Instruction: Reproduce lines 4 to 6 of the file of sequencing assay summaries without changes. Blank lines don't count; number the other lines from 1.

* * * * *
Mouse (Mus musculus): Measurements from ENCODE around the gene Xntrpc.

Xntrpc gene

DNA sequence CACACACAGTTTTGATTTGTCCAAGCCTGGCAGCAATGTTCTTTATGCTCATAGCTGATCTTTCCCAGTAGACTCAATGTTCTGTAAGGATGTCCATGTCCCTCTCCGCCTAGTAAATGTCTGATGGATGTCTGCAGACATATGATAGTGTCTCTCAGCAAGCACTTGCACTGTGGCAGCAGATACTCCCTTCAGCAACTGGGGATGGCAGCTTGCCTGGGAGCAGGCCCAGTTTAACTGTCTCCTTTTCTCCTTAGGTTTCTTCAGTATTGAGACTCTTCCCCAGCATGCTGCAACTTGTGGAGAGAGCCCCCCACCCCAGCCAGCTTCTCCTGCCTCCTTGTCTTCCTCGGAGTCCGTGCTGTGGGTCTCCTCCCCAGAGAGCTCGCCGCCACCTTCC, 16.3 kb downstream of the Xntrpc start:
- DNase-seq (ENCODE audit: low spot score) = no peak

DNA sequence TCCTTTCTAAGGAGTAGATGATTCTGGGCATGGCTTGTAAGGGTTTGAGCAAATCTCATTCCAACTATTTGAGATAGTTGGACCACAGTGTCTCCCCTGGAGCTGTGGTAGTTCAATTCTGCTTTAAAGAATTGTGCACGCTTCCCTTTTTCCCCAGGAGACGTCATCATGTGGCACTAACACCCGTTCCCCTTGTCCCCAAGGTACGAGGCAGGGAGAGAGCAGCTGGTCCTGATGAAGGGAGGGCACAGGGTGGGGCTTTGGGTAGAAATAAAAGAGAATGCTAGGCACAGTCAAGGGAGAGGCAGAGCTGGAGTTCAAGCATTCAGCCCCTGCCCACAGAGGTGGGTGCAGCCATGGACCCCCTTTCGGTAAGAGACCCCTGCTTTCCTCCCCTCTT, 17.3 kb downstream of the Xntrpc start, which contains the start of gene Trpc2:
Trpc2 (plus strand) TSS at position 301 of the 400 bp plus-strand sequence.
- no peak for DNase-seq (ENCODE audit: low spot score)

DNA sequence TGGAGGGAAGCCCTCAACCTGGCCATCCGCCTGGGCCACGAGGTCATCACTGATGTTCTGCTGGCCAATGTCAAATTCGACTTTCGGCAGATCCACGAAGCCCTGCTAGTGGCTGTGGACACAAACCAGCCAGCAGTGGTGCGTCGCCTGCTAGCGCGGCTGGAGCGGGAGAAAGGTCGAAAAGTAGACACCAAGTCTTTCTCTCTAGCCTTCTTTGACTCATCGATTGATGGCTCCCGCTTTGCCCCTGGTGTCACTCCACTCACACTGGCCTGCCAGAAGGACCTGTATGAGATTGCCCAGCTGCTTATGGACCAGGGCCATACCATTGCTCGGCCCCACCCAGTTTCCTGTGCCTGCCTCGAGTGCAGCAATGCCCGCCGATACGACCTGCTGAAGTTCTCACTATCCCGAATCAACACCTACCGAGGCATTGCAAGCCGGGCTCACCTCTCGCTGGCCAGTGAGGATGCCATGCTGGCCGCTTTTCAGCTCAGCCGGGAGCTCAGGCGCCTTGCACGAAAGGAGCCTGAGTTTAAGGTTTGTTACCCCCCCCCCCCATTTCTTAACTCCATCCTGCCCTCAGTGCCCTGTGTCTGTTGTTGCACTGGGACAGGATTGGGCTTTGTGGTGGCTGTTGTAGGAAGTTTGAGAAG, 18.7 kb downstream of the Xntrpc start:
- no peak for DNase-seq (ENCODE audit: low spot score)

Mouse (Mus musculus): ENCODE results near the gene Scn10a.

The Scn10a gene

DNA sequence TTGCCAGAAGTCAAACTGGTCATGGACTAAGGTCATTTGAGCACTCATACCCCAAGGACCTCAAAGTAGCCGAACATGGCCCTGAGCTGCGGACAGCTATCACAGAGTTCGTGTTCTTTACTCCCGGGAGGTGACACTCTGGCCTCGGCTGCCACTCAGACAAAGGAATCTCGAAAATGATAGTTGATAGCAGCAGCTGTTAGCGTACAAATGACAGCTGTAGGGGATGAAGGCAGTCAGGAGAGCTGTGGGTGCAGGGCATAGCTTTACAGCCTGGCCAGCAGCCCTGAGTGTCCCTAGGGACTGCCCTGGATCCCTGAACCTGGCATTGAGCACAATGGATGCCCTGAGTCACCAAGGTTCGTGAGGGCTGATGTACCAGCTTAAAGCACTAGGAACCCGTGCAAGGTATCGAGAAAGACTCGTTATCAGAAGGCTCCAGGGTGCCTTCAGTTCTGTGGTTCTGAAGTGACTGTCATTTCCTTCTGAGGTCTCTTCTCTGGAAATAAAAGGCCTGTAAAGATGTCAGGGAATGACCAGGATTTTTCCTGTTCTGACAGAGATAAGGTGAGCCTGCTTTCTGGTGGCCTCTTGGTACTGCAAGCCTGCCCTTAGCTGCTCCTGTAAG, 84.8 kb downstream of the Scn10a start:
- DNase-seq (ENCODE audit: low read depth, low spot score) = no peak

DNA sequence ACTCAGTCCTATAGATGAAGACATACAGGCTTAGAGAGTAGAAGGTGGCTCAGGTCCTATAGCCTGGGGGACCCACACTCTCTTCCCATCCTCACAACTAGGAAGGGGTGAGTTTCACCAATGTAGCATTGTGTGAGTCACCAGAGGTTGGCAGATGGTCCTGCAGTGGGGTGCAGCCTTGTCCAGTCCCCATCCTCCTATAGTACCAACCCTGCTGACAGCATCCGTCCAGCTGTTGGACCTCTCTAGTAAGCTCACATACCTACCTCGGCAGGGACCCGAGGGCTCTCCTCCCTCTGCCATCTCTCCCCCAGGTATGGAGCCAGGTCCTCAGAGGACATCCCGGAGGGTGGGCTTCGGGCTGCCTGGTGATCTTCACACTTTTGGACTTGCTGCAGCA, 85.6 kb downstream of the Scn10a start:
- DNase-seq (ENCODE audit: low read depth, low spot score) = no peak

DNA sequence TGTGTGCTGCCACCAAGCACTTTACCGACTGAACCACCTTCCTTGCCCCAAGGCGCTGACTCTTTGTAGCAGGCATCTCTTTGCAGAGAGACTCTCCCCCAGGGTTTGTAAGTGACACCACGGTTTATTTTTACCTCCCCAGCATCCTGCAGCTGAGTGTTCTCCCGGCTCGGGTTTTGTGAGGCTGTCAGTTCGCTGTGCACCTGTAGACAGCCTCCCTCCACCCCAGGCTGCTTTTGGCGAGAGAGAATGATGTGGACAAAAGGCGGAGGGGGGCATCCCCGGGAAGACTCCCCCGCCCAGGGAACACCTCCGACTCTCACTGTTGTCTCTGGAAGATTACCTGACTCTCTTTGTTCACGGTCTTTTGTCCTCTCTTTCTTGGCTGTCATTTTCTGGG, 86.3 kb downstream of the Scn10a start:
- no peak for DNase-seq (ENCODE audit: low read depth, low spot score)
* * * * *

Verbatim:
- DNase-seq (ENCODE audit: low spot score) = no peak

DNA sequence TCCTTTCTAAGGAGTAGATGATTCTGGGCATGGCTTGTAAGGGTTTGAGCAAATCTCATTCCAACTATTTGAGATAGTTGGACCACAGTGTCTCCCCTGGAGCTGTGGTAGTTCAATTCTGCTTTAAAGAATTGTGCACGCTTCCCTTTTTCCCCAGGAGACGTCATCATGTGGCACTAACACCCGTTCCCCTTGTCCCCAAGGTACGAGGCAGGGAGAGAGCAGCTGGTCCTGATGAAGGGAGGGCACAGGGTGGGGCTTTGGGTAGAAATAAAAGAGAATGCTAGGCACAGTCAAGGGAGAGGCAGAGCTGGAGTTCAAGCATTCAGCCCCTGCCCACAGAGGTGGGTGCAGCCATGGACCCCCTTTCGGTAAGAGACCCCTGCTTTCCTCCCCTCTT, 17.3 kb downstream of the Xntrpc start, which contains the start of gene Trpc2:
Trpc2 (plus strand) TSS at position 301 of the 400 bp plus-strand sequence.